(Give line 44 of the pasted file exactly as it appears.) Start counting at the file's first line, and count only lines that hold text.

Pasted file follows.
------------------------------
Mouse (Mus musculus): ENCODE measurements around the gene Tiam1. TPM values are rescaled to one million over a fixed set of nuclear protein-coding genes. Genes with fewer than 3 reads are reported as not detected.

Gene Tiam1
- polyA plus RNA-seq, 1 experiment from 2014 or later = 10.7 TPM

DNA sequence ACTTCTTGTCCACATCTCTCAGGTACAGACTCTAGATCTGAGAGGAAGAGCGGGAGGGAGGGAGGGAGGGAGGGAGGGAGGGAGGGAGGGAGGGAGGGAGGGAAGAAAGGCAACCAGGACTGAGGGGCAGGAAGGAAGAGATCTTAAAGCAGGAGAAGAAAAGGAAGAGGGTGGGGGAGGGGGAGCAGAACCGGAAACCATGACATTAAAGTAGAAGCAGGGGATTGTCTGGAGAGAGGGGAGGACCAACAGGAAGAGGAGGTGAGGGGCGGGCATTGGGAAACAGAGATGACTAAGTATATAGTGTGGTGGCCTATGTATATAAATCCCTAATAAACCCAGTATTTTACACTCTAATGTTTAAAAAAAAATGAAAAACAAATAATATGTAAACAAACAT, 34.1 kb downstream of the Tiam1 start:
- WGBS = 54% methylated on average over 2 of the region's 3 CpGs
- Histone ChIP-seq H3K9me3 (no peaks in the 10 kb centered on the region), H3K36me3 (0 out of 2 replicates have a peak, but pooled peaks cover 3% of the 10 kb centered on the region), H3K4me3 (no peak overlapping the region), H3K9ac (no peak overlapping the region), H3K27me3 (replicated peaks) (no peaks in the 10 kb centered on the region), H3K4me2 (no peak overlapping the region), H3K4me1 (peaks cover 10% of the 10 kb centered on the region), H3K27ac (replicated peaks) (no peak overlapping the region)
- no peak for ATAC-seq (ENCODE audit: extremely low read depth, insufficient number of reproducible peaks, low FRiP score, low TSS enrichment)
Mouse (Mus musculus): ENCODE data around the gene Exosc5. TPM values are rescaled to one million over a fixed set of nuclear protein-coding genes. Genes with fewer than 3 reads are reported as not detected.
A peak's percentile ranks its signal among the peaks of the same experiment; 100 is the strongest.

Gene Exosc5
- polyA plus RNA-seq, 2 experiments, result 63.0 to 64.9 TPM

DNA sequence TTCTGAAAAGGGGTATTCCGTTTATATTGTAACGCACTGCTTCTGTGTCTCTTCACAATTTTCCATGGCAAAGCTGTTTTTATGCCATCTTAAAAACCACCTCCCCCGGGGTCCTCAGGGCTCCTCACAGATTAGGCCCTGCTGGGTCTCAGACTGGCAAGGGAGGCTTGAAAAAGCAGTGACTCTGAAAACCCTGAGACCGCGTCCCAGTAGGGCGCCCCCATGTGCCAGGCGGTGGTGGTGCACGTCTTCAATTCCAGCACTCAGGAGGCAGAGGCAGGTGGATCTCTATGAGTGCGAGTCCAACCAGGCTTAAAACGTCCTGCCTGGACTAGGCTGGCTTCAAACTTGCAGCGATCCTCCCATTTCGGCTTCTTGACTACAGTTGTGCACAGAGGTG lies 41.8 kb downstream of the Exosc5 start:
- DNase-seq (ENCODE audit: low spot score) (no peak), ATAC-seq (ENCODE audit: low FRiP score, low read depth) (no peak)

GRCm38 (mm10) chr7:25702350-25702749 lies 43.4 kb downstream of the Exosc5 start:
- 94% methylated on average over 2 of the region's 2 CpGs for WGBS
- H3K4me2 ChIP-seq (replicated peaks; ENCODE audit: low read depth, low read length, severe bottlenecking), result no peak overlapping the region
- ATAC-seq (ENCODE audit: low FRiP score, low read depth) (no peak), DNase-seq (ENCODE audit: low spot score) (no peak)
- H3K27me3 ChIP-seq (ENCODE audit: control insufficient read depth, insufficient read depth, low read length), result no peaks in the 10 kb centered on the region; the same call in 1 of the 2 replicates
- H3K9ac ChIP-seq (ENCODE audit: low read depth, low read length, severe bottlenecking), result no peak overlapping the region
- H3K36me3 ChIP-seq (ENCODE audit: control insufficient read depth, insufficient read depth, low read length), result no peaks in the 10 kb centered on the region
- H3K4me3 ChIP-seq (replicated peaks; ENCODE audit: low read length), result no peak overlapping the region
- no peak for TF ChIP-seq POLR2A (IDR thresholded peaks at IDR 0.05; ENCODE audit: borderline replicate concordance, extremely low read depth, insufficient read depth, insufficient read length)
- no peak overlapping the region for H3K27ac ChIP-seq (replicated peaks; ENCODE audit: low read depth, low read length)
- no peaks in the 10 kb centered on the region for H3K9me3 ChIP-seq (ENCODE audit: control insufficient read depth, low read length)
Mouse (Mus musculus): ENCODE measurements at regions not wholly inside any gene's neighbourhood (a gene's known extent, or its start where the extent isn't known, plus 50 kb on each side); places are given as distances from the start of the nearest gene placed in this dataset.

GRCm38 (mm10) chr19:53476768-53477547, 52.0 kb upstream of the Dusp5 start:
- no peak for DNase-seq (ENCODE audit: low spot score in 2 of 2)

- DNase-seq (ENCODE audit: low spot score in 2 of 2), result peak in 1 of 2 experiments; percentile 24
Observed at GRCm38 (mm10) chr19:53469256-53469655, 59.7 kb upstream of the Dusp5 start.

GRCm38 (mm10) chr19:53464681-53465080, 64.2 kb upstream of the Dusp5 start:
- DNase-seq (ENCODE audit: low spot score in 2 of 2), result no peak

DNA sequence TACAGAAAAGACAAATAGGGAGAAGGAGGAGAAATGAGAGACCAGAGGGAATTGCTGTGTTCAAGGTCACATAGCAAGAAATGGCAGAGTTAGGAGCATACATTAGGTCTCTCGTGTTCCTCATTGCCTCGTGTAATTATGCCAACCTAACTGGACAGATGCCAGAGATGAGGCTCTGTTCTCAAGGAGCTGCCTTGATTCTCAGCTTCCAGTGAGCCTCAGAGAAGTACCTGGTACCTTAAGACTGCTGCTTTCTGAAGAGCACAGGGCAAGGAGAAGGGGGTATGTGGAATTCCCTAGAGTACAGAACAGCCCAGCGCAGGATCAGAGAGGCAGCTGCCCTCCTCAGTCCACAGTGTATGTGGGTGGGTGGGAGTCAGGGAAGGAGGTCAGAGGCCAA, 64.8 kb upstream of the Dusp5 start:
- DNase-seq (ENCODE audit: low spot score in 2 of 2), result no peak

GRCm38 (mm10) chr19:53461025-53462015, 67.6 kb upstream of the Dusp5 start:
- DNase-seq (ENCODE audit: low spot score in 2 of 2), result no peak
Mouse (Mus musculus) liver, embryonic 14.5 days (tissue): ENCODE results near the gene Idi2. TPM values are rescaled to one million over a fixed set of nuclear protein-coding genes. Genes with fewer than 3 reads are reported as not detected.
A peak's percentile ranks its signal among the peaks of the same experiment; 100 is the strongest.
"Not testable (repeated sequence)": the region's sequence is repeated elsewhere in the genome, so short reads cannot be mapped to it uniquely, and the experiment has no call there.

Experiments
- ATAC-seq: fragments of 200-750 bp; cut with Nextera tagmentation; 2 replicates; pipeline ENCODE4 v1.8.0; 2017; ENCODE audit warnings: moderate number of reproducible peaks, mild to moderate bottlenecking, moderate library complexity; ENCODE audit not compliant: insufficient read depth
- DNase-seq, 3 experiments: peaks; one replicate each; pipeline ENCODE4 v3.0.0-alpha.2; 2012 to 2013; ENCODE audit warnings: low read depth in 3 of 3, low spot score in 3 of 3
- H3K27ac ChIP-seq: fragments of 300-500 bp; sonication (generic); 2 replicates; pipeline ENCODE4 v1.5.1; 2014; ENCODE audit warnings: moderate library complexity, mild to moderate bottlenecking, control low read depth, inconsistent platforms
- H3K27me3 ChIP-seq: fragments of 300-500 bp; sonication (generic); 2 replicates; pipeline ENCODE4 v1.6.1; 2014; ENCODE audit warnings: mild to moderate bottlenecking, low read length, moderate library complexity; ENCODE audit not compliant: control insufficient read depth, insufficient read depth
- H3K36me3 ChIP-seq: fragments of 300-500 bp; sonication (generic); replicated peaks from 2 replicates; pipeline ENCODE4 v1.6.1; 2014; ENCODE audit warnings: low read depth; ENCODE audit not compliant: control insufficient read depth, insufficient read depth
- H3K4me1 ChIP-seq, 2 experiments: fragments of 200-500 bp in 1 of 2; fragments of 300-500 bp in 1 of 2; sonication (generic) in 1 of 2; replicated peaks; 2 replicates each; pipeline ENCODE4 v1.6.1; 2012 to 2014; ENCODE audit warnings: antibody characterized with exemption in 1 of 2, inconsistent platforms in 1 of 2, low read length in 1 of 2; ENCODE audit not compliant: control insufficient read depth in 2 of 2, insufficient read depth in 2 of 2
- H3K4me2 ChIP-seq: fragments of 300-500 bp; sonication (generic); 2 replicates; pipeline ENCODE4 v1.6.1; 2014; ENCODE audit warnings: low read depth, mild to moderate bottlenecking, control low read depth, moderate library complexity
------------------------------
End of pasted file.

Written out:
- H3K36me3 ChIP-seq: fragments of 300-500 bp; sonication (generic); replicated peaks from 2 replicates; pipeline ENCODE4 v1.6.1; 2014; ENCODE audit warnings: low read depth; ENCODE audit not compliant: control insufficient read depth, insufficient read depth